From Our 2013 Archives
New Flu Vaccine May Provide More Protection to Kids
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The four-strain (or so-called "quadrivalent") vaccine is available as a nasal spray or an injection for the first time this flu season. The injected version, however, may be in short supply, according to the U.S. Centers for Disease Control and Prevention.
The study of about 200 children did not compare the four-strain vaccine to the traditional three-strain vaccine. Rather, it looked at how kids responded either to the four-strain vaccine or a hepatitis A vaccine, and then compared response rates for the four-strain flu vaccine to response rates for the three-strain vaccine from last year's flu season.
"This is the first large, randomized, controlled trial to demonstrate the efficacy of a quadrivalent flu vaccine against influenza in children," said study co-author Dr. Ghassan Dbaibo.
"The results showed that, by preventing moderate to severe influenza, vaccination achieved reductions [of 61 percent to 77 percent] in doctors' visits, hospitalizations, absences from school and parental absences from work," said Dbaibo, at the department of pediatrics and adolescent medicine at the American University of Beirut Medical Center, in Lebanon.
The results confirm the effectiveness of the vaccine against influenza, and particularly against moderate to severe influenza, Dbaibo said.
"They also showed an 80 percent reduction in lower respiratory tract infections, which is the most common serious outcome of influenza. Therefore, vaccination of children in this age group can help to reduce the significant burden placed on parents, doctors and hospitals every flu season," he said.
The report was published online Dec. 11 in the New England Journal of Medicine. The study was funded by GlaxoSmithKline, maker of the four-strain vaccine used in the study.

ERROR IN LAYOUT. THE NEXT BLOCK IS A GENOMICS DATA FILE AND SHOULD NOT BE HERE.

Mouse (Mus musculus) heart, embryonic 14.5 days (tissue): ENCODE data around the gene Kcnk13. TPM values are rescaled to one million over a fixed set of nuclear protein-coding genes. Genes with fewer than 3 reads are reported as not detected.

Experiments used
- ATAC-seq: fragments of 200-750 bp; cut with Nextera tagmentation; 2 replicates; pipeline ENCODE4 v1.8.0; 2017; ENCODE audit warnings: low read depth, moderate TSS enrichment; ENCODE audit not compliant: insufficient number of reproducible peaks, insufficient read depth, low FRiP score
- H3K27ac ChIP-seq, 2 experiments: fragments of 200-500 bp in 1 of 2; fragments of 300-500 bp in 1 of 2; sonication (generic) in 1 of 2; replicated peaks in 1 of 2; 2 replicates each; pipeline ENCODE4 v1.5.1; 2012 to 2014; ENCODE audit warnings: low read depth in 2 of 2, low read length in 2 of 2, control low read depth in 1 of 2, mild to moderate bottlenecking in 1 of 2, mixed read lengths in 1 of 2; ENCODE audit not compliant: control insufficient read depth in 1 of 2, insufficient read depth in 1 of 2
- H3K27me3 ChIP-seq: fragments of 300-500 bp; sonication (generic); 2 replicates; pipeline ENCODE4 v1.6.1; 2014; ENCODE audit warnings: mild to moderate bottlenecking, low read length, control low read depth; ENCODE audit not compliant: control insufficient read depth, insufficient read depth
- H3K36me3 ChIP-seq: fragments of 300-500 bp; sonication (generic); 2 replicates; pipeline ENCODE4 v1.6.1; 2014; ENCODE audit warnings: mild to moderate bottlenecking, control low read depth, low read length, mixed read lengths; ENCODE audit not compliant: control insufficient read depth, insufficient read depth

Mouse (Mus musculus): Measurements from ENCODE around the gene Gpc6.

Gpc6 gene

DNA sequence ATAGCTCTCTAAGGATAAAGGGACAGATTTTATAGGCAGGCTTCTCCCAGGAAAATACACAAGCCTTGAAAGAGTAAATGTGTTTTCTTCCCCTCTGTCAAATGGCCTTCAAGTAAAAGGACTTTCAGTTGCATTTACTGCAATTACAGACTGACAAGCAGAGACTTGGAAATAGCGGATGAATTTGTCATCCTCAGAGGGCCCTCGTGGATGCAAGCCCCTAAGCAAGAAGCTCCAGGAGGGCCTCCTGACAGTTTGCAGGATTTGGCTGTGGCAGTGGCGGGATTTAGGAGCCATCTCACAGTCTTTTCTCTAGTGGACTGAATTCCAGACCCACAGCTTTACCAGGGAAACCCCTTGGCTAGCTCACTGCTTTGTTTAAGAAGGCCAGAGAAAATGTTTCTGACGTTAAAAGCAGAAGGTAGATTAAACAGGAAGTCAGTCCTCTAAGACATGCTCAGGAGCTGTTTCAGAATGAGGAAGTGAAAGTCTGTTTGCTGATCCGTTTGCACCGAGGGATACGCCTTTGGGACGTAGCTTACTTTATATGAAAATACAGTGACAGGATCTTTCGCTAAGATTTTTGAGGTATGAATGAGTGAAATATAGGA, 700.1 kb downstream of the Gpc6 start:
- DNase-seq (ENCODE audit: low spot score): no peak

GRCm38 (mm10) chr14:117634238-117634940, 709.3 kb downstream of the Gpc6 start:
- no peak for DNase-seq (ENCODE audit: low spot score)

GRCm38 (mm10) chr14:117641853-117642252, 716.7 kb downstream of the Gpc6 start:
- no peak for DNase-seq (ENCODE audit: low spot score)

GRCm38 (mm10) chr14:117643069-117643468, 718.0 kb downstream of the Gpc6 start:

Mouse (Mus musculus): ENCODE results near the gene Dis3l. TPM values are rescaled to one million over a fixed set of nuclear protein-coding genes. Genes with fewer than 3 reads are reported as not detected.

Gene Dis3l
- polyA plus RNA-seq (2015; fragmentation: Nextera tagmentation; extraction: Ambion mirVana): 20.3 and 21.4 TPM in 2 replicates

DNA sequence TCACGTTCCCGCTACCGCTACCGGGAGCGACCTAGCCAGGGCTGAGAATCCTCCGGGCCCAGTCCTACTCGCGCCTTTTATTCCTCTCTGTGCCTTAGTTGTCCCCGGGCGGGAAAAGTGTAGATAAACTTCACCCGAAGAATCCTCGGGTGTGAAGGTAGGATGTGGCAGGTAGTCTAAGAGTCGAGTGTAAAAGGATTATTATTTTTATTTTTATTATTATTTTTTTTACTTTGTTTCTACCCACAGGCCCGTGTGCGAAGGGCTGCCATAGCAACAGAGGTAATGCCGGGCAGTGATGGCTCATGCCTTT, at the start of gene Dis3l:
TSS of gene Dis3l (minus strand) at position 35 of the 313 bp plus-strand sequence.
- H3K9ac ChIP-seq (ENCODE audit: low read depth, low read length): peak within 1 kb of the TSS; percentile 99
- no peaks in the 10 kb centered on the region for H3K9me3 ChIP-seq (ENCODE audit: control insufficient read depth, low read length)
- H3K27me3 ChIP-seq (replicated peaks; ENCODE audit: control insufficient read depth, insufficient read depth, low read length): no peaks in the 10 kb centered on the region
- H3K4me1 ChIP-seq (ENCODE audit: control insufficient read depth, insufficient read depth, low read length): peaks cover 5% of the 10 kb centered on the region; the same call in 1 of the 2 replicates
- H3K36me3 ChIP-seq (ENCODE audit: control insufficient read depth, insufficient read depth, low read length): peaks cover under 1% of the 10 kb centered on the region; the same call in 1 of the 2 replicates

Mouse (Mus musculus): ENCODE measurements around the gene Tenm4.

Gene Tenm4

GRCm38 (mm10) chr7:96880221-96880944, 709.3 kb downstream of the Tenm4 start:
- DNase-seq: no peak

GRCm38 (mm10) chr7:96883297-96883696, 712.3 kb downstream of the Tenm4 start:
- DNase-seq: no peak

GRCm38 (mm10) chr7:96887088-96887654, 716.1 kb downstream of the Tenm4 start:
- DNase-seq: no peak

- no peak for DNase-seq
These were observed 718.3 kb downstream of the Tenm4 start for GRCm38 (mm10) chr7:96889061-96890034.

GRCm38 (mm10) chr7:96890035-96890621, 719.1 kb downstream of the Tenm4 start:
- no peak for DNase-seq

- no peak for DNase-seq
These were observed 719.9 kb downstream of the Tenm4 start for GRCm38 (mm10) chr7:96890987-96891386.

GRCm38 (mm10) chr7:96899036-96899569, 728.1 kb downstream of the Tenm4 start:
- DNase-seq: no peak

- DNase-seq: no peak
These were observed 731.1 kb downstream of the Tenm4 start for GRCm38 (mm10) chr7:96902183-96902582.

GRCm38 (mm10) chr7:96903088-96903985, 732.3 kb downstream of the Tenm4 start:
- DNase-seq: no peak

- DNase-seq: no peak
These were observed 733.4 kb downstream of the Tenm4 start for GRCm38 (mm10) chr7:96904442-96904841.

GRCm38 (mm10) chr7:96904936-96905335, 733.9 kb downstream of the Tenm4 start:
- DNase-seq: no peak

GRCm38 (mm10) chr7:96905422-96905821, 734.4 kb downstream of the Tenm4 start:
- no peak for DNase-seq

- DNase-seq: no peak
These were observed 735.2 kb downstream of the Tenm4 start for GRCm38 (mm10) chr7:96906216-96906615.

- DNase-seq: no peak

Dr. Lisa Grohskopf, a medical officer in CDC's influenza division, said there are several flu vaccine options for children.
For children aged 2 and up, a nasal spray is an option, and for children under 2, the usual injection is available, she said.
"The nasal spray vaccine is a quadrivalent vaccine, which has four different flu viruses in it. That's to increase the likelihood of whatever might be circulating during the season," Grohskopf said.
"Since quadrivalent vaccines are new this year, there's not as much of them being produced as trivalent vaccines -- for the flu shots -- so there may be places where it's harder to get the quadrivalent vaccine," Grohskopf said.
The four-strain vaccine may cost a little more than the trivalent [three-strain] vaccine, but cost will vary by location, she said. And the vaccine is covered by insurance.
According to the CDC, 138 million to 145 million doses of flu vaccine will be available this year. An estimated 30 million to 32 million of these doses will be the four-strain flu vaccine. The rest will be the three-strain vaccine.
The three-strain vaccine protects against two types of influenza A -- H1N1 and H3N2 -- and one B strain. The four-strain vaccine adds another B strain.
Grohskopf said, because of the short supply of the four-strain vaccine, the CDC is not recommending one vaccine over another.
"The most important thing is that kids get a flu vaccine, even if it's the older trivalent one," she said.
Two doses of vaccine are recommended for children 6 months to 2 years of age who are getting vaccinated for the first time, Grohskopf said. "They need to get those doses before flu season is really in full swing," she said.
The effectiveness of the vaccine depends on how well it is matched to the circulating viruses. And it's still too early in the flu season to tell just how effective either vaccine will be, Grohskopf said.
For the study, Dbaibo and colleagues assigned 62 children aged 3 to 8 to receive the four-strain vaccine and 148 to receive a hepatitis A vaccine.
They found, among the children exposed to the flu, 16 of those who received the four-strain flu vaccine got sick, compared with 61 of those who got the hepatitis A vaccine. These numbers indicate the vaccine was 74 percent effective in preventing flu.
In contrast, last year's flu vaccine, which contained three strains of flu, was 56 percent effective, according to the CDC.
In the new study, side effects were similar in both the flu and hepatitis A groups. Serious side effects occurred in 1.4 percent of those who received the flu vaccine and in 0.9 percent of those who received the hepatitis A vaccine. The most serious side effects were one case of bronchitis and a case of convulsions in the flu vaccine group.
SOURCES: Ghassan Dbaibo, M.D., department of pediatrics and adolescent medicine, American University of Beirut Medical Center, Lebanon; Lisa Grohskopf, M.D., medical officer, influenza division, U.S. Centers for Disease Control and Prevention; Dec. 11, 2013, New England Journal of Medicine, online